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Don't move into the bunker just yet

Michael Elleman, a leading missile expert, said despite making progress, “a viable ICBM capable of reaching the west coast of the U.S. mainland still remains about a year away.”

by David Gilbert
Nov 30 2017, 8:22am

North Korea launched its most powerful rocket ever Wednesday, the Hwasong-15 intercontinental ballistic missile seemingly capable of hitting the mainland United States. Yet fresh analysis of the weapon suggests Pyongyang is still many months away from being able to strike the West Coast, let alone the Eastern Seaboard.

Michael Elleman, a leading missile expert, said despite making progress, “a viable ICBM capable of reaching the West Coast of the U.S. mainland still remains about a year away.”

Initial analysis suggested the range of the ICBM was more than 8,000 miles, putting the East Coast — including the White House and Mar-a-Lago — in range. However, Elleman argues that this is only for a rocket with a nuclear payload of less than 150kg — something Pyongyang is not yet capable of producing.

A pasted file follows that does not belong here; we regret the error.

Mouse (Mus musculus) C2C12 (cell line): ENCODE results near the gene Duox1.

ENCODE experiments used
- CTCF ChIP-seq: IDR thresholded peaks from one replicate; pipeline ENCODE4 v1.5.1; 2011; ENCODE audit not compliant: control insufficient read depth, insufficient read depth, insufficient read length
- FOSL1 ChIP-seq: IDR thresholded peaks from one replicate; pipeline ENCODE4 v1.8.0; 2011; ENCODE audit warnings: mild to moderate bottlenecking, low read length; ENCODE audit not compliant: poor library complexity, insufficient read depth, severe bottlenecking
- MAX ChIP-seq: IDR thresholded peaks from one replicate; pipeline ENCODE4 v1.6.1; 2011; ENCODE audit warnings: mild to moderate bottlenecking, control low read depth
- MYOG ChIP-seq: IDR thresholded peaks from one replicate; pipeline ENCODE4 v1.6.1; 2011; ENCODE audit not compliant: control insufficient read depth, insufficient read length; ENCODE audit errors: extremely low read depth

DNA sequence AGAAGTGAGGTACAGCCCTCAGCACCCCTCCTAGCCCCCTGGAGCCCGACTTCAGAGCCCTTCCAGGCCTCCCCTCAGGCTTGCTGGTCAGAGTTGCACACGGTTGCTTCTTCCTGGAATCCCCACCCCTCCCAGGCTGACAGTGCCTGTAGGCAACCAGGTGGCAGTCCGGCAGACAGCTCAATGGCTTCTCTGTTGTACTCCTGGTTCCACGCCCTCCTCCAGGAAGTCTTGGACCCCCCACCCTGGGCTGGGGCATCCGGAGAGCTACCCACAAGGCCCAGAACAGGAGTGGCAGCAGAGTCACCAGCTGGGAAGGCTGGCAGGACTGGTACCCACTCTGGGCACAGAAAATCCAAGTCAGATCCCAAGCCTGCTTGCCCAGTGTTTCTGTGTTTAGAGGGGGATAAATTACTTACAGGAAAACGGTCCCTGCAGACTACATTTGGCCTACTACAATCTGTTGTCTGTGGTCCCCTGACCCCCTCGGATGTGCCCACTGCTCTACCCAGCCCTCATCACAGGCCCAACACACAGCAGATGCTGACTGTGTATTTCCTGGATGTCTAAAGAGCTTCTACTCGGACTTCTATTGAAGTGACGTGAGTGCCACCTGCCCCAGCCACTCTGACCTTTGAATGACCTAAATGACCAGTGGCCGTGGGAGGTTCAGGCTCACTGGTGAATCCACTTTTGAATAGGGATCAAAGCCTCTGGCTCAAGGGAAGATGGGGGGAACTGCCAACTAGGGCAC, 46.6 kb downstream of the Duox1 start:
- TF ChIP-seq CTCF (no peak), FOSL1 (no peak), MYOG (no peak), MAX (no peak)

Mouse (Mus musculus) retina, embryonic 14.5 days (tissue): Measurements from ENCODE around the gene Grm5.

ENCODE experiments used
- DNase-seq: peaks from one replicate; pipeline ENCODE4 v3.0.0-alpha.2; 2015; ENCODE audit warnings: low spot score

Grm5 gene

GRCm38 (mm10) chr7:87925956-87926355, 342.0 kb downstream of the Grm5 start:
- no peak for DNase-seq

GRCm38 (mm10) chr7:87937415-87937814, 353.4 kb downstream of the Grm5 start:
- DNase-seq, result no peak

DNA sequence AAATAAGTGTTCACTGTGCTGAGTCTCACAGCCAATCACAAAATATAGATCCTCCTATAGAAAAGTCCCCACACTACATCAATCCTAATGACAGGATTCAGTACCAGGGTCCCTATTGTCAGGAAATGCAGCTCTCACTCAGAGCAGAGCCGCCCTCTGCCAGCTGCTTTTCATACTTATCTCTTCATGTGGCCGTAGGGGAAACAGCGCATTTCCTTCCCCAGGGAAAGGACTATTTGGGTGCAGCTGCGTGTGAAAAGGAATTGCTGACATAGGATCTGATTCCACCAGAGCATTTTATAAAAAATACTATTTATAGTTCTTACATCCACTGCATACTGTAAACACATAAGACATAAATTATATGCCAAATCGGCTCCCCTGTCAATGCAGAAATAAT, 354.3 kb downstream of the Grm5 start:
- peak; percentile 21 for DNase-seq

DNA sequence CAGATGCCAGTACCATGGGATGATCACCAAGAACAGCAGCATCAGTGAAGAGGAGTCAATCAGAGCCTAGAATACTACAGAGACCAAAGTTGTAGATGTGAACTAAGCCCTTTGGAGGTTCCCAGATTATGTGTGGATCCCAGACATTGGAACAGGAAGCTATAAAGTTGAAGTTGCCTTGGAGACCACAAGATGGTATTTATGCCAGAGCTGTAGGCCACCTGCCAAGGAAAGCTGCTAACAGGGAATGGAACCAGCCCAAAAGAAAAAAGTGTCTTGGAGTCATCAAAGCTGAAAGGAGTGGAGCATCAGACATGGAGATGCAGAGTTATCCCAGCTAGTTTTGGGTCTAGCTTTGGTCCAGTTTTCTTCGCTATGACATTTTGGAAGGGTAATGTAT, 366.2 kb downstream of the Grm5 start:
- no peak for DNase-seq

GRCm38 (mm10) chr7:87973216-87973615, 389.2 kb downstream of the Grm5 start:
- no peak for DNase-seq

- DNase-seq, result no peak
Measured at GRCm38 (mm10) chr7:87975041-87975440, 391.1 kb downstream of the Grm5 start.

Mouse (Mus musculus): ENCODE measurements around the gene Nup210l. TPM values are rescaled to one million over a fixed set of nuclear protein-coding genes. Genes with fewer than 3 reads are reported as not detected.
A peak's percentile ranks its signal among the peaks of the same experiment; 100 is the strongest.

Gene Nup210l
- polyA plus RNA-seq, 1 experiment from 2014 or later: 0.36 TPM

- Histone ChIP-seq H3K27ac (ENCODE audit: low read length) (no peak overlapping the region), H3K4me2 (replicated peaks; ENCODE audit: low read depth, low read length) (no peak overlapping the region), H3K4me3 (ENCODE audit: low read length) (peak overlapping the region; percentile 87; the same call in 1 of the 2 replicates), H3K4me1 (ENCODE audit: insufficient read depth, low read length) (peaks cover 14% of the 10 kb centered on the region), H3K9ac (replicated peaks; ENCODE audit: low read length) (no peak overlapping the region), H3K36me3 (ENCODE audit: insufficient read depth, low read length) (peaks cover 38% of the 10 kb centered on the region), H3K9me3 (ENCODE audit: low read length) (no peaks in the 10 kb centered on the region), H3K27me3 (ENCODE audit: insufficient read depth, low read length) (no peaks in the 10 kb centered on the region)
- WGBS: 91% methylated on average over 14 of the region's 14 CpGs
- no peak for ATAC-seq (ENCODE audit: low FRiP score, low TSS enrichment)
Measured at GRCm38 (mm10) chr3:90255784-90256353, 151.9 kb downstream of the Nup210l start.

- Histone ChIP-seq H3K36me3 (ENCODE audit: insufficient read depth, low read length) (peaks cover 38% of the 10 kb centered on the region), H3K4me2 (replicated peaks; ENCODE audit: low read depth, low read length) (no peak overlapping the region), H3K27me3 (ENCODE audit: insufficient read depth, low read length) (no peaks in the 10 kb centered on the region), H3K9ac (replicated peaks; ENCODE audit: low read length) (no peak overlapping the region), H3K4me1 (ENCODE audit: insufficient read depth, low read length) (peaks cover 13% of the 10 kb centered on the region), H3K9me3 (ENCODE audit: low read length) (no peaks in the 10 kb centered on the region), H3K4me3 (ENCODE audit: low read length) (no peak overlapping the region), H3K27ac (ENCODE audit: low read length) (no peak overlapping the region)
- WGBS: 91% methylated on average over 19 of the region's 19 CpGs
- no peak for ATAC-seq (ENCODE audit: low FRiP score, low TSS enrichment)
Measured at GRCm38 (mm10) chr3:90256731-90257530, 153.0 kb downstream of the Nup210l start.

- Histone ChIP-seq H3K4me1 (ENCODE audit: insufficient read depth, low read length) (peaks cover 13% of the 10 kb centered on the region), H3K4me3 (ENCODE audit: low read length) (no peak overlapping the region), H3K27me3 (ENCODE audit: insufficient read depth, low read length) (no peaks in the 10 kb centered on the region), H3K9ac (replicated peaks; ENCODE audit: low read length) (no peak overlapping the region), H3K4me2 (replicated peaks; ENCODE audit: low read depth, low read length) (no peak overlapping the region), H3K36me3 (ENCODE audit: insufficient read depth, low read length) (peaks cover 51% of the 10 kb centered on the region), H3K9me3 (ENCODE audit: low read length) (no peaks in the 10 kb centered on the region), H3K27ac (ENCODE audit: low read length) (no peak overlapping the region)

The analysis jars with the claim of North Korea’s state news agency, which said the ICBM “tipped with super-large heavy warhead…is capable of striking the whole mainland of the U.S.”

A glut of images and video footage, broadcast Thursday by state television, has given rocket experts a trove of new material to analyze.

Michael Duitsman, a research associate at the Center for Nonproliferation Studies, said the size of the rocket alone puts North Korea among a very select group of countries.

Scott LaFoy, a missile and satellite imagery expert, noted that the missile launcher was a modified version of a Chinese vehicle, countering Pyongyang’s claims it was manufactured in North Korea.

LaFoy also said the way the launcher operated would aid the U.S. in countering any launch.

“This means that this vehicle pulls up to a specific piece of infrastructure, erects the missile, detaches from the firing table, and leaves,” he told NK News. “Since the U.S. and ROK are focused on precision, snap responses, this makes a big difference during crises.”

Nikki Haley, U.S. ambassador to the U.N., told a Security Council meeting that Kim Jong Un’s decision to test another missile has brought the world “closer to war.”

“If war comes, make no mistake: The North Korean regime will be utterly destroyed,” she added.

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